Glina massacres

Glina massacres
Men, women and children gathered in a church
A photograph from the files of Zagreb police chief Božidar Cerovski showing Serbs from Glina gathered in a Serbian Orthodox church prior to the second Glina massacre, 30 July 1941.[1]
A map of the Independent State of Croatia showing the location of Glina
LocationGlina, Banija, Independent State of Croatia
Coordinates45°20′22″N 16°05′29″E / 45°20′22″N 16°05′29″E / 45.33944; 16.09139
DateMay–August 1941
Attack type
Mass killing
MotiveAnti-Serbian Orthodoxy, anti-Serbian sentiment, Greater Croatia, anti-Yugoslavism, Catholic fanaticism, Croatisation

The Glina massacres were killings of Serb peasants in the town of Glina in the Independent State of Croatia (NDH) that occurred between May and August 1941, during World War II. The first wave of massacres in the town began on 11 or 12 May 1941, when a band of Ustaše led by Mirko Puk murdered a group of Serb men and boys in a Serbian Orthodox church before setting it on fire. The following day, approximately 100 Serb males were murdered by the Ustaše in the nearby village of Prekopi. Estimates of the overall number of Serbs killed from 11–13 May range from 260 to 417. Further killings in Glina occurred between 30 July and 3 August of that same year, when 700–2,000 Serbs were massacred by a group of Ustaše led by Vjekoslav Luburić. Ljubo Jednak, the only survivor of these killings, went on to testify at the trials of the several prominent figures in the NDH after the war. Puk was captured by British forces in 1945 while attempting to flee to Austria and was extradited to Yugoslavia the following year, where he committed suicide. Luburić escaped Yugoslavia after the war and moved to Francoist Spain, where he was killed by a person generally assumed to be an agent of the Yugoslav State Security Service.

An estimated 2,000–2,400 people were killed in the Glina massacres. In 1969, a monument was erected and a memorial museum was built to commemorate the victims of the killings. Following the independence of Croatia from Yugoslavia, the monument was removed by Croatian authorities in the town. After the Croatian War of Independence, the local authorities failed to restore it and dismantled it instead. The memorial museum was converted into a generic cultural institution, to the dismay of the local Serbian population.


On 6 April 1941, Axis forces invaded Yugoslavia. Poorly equipped and poorly trained, the Royal Yugoslav Army was quickly defeated.[2] The country was then dismembered and the extreme Croat nationalist and fascist Ante Pavelić, who had been in exile in Benito Mussolini's Italy, was appointed Poglavnik (leader) of an Ustaše-led Croatian state – the Independent State of Croatia (often called the NDH, from the Croatian: Nezavisna Država Hrvatska). The NDH combined almost all of modern-day Croatia, all of modern-day Bosnia and Herzegovina and parts of modern-day Serbia into an "Italian-German quasi-protectorate".[3][4] NDH authorities, led by the Ustaše militia,[5] subsequently implemented genocidal policies against the Serb, Jewish and Romani population living within the borders of the new state.[6] Ethnic Serbs were persecuted the most because Pavelić and the Ustaše considered them "potential turncoats" in what they wanted to be an ethnically pure state composed solely of Croats.[7] Racist and antisemitic laws were passed,[8] and ethnic Serbs, representing about thirty percent of the NDH's population of 6.3 million,[9] became targets of large-scale massacres perpetrated by the Ustaše. By the middle of 1941, these killings reached degrees of brutality that shocked even some Germans.[10][11] The Cyrillic script was subsequently banned by Croatian authorities, Orthodox Christian church schools were closed, and Serbs were ordered to wear identifying armbands. Mile Budak, the Croatian Minister of Education, is reported to have said that one-third of Serbs in the NDH were to be killed, one-third were to be expelled, and one-third were to be converted to Roman Catholicism.[12] The Ustaše then established numerous concentration camps where thousands of Serbs were mistreated, starved, and murdered.[13]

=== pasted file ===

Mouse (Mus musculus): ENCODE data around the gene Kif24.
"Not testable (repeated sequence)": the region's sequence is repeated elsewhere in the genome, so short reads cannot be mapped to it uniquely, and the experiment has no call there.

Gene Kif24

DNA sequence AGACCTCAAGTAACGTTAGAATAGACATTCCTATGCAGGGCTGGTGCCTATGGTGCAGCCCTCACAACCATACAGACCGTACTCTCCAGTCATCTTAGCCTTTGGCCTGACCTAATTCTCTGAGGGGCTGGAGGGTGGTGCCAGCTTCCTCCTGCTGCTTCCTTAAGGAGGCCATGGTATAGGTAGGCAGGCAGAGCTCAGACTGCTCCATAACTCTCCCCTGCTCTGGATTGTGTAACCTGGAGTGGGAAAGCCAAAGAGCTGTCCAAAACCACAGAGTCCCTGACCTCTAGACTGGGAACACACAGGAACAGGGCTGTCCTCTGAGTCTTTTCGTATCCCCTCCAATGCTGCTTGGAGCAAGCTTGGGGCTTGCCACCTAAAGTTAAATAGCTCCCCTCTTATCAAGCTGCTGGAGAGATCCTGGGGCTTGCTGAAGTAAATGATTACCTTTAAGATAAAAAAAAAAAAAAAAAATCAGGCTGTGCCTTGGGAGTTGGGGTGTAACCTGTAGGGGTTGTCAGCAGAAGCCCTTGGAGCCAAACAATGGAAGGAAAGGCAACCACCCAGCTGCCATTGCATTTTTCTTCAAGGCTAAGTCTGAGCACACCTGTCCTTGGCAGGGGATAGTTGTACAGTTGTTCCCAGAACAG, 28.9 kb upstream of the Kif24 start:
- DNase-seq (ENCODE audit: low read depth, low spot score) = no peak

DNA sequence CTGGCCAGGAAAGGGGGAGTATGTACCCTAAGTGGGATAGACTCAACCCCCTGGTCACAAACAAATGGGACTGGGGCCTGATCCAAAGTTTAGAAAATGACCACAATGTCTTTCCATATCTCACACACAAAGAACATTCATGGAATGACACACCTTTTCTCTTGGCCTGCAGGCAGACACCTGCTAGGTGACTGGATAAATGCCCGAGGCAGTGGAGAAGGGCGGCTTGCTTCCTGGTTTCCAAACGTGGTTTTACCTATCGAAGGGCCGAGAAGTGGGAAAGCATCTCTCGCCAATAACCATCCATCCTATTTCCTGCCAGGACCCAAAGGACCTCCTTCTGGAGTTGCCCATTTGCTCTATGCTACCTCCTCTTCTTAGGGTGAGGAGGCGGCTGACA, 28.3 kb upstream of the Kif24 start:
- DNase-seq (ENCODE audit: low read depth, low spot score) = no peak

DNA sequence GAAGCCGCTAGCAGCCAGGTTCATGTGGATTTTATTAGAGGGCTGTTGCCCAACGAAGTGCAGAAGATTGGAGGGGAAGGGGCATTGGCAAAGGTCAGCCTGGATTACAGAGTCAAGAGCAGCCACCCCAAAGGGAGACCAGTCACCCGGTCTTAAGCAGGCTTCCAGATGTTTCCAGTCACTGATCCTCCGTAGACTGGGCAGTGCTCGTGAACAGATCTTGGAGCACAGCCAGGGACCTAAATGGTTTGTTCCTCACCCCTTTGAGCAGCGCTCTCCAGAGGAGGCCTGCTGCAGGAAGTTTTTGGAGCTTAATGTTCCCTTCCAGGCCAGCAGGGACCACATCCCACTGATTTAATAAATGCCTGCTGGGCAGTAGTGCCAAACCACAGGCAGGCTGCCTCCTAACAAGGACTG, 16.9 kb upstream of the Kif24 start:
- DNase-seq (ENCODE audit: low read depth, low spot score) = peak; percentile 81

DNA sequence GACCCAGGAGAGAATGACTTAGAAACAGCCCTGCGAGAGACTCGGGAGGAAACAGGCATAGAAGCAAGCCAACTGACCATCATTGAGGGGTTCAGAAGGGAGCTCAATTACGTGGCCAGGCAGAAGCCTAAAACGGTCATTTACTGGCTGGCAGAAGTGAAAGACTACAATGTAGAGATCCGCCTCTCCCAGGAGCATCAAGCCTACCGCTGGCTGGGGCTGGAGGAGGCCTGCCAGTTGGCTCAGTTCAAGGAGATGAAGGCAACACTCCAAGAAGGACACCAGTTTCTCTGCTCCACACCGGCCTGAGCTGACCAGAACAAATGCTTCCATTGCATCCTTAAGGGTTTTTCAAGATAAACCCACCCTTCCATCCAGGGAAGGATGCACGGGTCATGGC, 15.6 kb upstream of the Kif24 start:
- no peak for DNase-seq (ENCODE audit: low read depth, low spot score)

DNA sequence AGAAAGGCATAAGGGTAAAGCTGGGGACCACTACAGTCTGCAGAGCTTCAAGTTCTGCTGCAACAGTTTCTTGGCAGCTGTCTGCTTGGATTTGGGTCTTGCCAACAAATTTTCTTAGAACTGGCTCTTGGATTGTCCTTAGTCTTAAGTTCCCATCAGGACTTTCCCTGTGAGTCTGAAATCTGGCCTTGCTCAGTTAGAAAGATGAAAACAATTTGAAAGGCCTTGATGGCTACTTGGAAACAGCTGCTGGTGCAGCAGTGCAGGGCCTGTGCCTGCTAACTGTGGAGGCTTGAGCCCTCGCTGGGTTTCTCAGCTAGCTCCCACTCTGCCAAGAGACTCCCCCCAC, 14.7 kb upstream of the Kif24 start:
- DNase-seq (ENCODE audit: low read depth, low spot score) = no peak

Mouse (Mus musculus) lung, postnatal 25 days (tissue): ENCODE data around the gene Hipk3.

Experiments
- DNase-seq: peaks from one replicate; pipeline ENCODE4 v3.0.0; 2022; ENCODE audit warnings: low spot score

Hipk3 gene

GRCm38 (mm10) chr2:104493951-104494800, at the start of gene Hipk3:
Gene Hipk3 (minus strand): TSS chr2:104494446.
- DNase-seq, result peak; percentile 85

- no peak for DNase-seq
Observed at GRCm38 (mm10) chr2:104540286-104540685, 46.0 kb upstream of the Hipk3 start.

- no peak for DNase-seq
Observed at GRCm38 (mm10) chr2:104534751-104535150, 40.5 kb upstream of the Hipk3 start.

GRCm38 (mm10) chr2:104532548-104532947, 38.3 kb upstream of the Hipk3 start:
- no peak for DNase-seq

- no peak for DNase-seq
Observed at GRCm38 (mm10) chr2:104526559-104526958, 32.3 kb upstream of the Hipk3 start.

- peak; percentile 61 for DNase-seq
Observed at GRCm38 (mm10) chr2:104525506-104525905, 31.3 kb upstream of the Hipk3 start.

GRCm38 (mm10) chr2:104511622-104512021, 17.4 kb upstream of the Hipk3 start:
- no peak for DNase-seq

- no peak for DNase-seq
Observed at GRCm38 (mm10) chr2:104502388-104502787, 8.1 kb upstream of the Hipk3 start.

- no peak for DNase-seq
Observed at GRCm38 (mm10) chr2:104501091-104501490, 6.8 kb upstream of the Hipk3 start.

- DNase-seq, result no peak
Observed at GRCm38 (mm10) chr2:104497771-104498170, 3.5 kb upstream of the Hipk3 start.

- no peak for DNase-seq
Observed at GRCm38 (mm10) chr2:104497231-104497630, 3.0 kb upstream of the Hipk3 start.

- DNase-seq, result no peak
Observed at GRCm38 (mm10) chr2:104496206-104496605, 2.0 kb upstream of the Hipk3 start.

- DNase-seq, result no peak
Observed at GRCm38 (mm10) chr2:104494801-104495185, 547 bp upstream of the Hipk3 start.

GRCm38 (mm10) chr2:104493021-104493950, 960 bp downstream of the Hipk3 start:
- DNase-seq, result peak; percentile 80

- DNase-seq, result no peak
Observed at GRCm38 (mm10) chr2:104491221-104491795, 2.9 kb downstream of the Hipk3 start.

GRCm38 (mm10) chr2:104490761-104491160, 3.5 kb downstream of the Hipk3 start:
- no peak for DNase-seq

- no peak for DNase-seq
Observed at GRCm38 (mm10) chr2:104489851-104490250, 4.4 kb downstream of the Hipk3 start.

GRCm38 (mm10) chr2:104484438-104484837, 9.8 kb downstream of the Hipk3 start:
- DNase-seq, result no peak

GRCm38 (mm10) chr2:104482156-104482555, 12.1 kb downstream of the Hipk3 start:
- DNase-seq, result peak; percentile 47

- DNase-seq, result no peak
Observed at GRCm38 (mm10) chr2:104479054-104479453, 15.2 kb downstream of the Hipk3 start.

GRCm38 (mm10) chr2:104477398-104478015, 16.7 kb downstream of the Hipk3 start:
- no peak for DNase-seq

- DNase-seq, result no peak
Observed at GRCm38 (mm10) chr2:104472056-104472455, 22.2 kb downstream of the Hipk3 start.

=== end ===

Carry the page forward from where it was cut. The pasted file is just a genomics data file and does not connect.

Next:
Glina is a small market town[14] in the Banovina[15] region of Croatia located about 55 kilometers (34 miles) south of Zagreb.[16] In 1931, the town itself had a population of 2,315 people[14] and was inhabited mostly by Serbs, Croats, and Jews.[17] Shortly after the Ustaše took power, the Croatian Minister of Justice, Mirko Puk, established a base in the town.[18]

Other Languages
русский: Резня в Глине
srpskohrvatski / српскохрватски: Pokolj u glinskoj crkvi
Türkçe: Glina katliamı